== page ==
Habana Outpost is a truly delightful dining experience, combined with innovative environmentalism. It shows Brooklyn that we can party like we do while being environmentally responsible. Be sure to look into the people-powered smoothie maker and open marketplace on the weekends during the day. Maybe also check out Habana Cafe and Habana To Go in the City.

Habana Outpost
757 Fulton Street
Ft. Greene, Brooklyn

Bloggers Unite - Blog Action Day

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Zaytoon is a new Middle Eastern restaurant on Vanderbilt and St. Marks. There’s another branch of it on Smith Street that I guess does okay. The Prospect Heights branch is recently opened, and I’d heard good things from a neighborhood friend. But maybe she’s never eaten Middle Eastern food ever before. Ever. Or maybe she has some disease where on her tongue crap tastes like filet mignon. It’s a mystery. Keep reading for an in-depth review of this new potential hot spot!

Okay – in the interest of total disclosure: when we first got there (me, mooseknuckle, and one more friend), the waitress came over and said ‘what can I get you gentlemen?’ In case you don’t know, pizappas is a lady. This waitress didn’t know, so maybe you don’t either. So as I proceed to write this scathing review there is always the possibility that my experience was taint(haha)ed from the very beginning. But whatever. Here goes….

I started out ordering a sampler platter. You know, the middle-easterners, they love their mezze. So I got the Zaytoon Combination Plate with (my choice) yogurt cucumber salad, fatoosh, babaganoush, stuffed grape leaves, and mujaderra.

Yogurt Cukes: these guys were near the best of the bunch, which is not saying much. A watery concoction that would have been an OK sandwich dressing did not hold up on its own. The topping of low grade feta did not help matters.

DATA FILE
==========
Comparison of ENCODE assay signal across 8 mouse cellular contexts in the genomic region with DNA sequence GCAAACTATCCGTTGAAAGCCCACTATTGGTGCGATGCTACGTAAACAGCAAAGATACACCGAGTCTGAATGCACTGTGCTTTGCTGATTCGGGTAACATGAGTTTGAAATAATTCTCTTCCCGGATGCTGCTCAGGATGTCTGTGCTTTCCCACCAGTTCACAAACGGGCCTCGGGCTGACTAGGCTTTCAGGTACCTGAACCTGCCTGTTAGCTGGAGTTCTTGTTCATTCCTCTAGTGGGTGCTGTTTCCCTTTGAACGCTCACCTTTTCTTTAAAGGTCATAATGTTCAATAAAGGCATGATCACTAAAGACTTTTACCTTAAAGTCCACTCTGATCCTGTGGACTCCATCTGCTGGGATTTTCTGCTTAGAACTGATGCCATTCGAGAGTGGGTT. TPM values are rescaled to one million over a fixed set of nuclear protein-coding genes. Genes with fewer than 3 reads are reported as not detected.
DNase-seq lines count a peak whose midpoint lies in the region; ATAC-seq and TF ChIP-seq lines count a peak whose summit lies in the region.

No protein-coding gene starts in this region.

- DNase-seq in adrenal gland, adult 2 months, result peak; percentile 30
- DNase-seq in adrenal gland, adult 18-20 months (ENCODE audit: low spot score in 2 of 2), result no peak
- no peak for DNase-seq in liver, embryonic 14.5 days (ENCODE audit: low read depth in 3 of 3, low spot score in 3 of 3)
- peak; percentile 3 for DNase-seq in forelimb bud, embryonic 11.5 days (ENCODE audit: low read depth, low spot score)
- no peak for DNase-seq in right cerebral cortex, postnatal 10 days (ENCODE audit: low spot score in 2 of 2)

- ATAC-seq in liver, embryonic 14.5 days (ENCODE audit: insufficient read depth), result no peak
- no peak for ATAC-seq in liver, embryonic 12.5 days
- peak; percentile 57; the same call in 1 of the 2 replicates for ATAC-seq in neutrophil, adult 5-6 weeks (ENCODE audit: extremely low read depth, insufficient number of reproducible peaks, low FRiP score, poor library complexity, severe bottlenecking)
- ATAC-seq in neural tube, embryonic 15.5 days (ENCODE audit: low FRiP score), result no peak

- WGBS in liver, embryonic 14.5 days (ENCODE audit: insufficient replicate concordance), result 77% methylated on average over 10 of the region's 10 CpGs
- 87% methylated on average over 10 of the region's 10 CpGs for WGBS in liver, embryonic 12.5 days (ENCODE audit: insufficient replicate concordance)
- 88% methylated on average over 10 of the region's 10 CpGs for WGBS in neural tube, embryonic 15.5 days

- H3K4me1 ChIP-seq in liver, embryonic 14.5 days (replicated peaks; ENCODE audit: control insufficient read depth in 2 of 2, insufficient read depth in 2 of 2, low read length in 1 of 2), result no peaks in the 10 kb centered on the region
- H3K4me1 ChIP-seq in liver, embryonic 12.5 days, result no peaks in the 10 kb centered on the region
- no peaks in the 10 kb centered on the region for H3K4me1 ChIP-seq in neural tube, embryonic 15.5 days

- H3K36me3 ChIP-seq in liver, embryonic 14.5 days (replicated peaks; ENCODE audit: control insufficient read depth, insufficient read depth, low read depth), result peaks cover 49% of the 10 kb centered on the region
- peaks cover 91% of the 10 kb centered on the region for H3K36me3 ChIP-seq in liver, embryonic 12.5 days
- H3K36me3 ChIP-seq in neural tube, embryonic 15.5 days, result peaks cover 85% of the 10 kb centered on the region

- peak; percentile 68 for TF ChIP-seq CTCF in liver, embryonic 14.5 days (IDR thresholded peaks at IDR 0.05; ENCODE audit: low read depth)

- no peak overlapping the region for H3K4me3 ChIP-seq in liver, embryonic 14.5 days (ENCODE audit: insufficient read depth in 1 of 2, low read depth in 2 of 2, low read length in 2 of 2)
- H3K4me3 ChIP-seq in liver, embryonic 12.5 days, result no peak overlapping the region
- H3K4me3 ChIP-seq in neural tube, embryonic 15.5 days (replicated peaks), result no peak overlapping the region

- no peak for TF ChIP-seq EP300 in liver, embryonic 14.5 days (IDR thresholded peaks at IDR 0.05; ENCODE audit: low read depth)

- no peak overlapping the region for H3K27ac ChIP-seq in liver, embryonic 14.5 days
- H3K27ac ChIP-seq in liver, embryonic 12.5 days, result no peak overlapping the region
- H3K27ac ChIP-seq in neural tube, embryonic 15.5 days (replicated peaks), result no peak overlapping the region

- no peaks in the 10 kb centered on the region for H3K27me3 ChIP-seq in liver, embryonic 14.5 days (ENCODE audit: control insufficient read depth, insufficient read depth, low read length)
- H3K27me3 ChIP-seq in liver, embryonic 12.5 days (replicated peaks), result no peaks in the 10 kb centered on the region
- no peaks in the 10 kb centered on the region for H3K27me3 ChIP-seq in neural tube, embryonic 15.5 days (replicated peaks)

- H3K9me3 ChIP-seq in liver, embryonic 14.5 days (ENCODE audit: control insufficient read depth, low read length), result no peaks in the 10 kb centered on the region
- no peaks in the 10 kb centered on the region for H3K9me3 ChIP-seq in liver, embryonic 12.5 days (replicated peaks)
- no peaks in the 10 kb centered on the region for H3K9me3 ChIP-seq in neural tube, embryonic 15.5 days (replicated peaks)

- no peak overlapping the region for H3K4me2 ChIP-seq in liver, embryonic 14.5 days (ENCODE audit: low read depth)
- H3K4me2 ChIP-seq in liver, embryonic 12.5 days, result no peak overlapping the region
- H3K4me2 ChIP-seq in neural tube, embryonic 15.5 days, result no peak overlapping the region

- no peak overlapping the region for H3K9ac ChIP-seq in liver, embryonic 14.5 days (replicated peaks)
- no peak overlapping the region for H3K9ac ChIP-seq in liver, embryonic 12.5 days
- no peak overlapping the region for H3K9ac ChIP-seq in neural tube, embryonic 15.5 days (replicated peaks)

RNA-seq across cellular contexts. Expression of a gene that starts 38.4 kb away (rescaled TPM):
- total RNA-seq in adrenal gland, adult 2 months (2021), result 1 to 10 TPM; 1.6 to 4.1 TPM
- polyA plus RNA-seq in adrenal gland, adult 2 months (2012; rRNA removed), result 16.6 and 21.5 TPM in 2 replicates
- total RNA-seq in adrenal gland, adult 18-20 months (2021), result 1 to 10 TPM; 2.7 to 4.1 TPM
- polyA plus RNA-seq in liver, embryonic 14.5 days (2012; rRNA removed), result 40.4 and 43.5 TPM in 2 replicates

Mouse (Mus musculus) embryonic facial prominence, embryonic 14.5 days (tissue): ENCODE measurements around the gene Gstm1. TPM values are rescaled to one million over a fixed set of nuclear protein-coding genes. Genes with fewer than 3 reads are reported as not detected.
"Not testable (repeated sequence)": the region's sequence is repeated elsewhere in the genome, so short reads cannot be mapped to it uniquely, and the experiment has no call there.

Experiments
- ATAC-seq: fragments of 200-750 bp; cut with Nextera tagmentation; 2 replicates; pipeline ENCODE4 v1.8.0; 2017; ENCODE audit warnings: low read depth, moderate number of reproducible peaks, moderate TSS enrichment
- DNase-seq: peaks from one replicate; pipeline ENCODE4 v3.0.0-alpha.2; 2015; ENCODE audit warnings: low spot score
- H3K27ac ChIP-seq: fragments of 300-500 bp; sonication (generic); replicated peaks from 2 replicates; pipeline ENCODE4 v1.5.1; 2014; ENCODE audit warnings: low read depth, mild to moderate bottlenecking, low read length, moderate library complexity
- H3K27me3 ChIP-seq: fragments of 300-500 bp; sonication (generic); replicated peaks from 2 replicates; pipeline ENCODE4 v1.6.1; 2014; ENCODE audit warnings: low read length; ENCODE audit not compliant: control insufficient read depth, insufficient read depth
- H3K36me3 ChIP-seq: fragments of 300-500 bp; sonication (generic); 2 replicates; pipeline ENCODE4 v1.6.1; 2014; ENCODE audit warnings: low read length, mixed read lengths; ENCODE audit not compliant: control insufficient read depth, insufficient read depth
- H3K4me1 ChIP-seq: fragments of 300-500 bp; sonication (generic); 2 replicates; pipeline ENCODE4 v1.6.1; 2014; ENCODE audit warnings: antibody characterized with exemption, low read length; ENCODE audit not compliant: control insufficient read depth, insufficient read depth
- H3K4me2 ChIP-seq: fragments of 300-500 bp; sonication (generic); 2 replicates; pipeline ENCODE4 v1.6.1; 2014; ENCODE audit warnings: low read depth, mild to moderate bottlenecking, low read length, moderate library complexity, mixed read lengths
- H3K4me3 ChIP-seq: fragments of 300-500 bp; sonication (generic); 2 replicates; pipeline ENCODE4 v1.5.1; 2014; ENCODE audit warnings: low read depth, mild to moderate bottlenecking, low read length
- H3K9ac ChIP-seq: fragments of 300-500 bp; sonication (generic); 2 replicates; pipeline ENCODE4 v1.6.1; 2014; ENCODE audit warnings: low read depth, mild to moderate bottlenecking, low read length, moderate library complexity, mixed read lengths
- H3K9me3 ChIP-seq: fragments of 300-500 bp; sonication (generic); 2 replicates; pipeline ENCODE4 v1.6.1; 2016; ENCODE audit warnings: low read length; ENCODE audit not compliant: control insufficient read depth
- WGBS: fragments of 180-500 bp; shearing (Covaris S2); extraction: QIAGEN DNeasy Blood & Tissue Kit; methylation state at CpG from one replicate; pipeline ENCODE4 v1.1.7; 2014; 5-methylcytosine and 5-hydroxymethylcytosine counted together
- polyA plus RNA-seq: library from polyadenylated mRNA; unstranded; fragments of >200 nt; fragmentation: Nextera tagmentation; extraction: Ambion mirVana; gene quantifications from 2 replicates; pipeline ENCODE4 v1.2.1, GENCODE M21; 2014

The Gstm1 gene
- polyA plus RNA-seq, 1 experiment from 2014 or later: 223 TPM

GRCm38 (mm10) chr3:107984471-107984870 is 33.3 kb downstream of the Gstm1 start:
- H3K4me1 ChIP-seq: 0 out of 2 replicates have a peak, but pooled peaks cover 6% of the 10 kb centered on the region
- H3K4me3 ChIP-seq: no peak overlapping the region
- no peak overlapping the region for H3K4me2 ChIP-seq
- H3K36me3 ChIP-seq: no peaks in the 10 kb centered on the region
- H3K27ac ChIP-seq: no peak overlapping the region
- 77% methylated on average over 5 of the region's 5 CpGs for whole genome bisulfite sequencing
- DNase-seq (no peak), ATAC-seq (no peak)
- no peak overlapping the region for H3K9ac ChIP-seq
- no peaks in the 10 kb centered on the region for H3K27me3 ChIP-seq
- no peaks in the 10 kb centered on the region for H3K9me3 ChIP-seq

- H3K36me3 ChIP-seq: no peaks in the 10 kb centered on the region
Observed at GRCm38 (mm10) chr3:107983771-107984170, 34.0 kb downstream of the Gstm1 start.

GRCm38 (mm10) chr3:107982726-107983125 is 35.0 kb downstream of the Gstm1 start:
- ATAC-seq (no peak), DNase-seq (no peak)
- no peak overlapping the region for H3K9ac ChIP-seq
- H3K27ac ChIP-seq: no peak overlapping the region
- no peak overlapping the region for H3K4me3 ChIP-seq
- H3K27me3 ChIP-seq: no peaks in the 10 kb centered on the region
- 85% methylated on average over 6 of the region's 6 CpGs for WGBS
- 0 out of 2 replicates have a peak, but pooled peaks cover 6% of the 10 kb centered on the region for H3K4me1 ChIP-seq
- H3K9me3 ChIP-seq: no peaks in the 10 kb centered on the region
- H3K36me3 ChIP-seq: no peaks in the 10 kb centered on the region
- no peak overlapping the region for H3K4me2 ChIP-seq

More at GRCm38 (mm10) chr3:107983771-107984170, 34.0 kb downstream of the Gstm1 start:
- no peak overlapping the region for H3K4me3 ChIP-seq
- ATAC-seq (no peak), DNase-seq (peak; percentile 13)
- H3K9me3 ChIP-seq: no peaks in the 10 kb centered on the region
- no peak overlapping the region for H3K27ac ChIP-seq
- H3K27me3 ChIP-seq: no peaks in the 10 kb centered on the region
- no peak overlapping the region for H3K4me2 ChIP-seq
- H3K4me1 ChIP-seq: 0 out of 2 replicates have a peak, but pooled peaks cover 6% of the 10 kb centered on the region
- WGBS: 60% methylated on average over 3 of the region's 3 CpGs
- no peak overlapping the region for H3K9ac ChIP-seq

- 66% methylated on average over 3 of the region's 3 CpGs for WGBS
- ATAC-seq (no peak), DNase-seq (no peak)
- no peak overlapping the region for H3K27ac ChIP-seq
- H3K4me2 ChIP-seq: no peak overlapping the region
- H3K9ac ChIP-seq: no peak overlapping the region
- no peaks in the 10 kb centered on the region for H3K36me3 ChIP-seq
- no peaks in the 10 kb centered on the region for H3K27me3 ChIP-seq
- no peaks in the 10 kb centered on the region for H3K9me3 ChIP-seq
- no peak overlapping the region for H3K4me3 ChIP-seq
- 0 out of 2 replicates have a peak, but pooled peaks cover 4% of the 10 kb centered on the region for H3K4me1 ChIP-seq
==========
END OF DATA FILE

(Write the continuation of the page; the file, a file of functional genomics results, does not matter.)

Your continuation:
Fatoosh: In general I am a big fan of fatoosh, a salad featuring sour flavor from lemons and sumac, and toasted pita bread. What I was served didn’t actually seem like fatoosh. I think they might have accidentally substituted Israeli Salad, as it was a slightly soggy pile of cubed cucumbers, tomatoes, and onions. No pita bread. So it was either a bad Israeli Salad or a really bad fatoosh.

Babaganoush: This shit tasted sweet! Not sweet like scoring free tickets to a G&R tribute band show. Sweet like the jujubes that are the only candy you have left 2 weeks after Halloween. I don’t know what the shit was wrong with it but it tasted bad and like eggplant candy. Not in a good way. Dudes, check your recipes.

Stuffed Grape Leaves: Passable. They weirdly had like one slightly hard chick pea in each stuffed leaf. wtf?

Mujaderra: When made well, this is a delicious concoction of rice and lentils topped with fried onions. When I passed this shit in the display counter on my way to the bathroom, I knew before I tasted it that I had made a mistake in ordering it from Zaytoon. However, when I asked the waitress to switch it a mere 3 minutes after ordering, she said it was too late. Bummer. No comps even. So when it gets to the table, I found that it was cold! Usually served warm to room temperature, as you may know when rice is cold it gets hard. One bite of hard, cold rice was enough so that I didn’t venture any further into this dish. And there weren’t even any fried onions on top!

So that takes care of my meal. It stank. Mooseknuckle got a shawarma sandwich that was OK. Except for that it was a wrap! Like, a 1995 looking wannabe gym bunnie type of wrap. Like, that fad when they thought that if you put a chicken ceasar salad in a wrap it made it healthy. But anyway. He liked it medium. In my opinion the meat was a little overdone.

Friend #2 got kibbe that were ginormous! Like the size of nerf footballs. So if you’re into portions, go for that one. The flavor was too heavy on the cinnamon and the texture was too mushy in the middle but it was at least recognizable as kibbe. Of the three dishes ordered, it was the best.

The bread is delicious, but extra breads come 50 cents a pop. Their little way of keeping Atkins’ dream alive. And no matter how delicious freshly baked pita bread is, it loses a bit of its luster when dipped in babaganoush that tastes like an eggplant had a baby with a sugar cube and then stepped on it. Then ate it and puked it back up. Then died and its body decomposed with the puke. Then a cat ate the decomposed puke body and shat it out on your plate and drizzled it with olive oil.

So, screw you Zaytoon. I hate you. I’m never going to eat at you again. PEACE!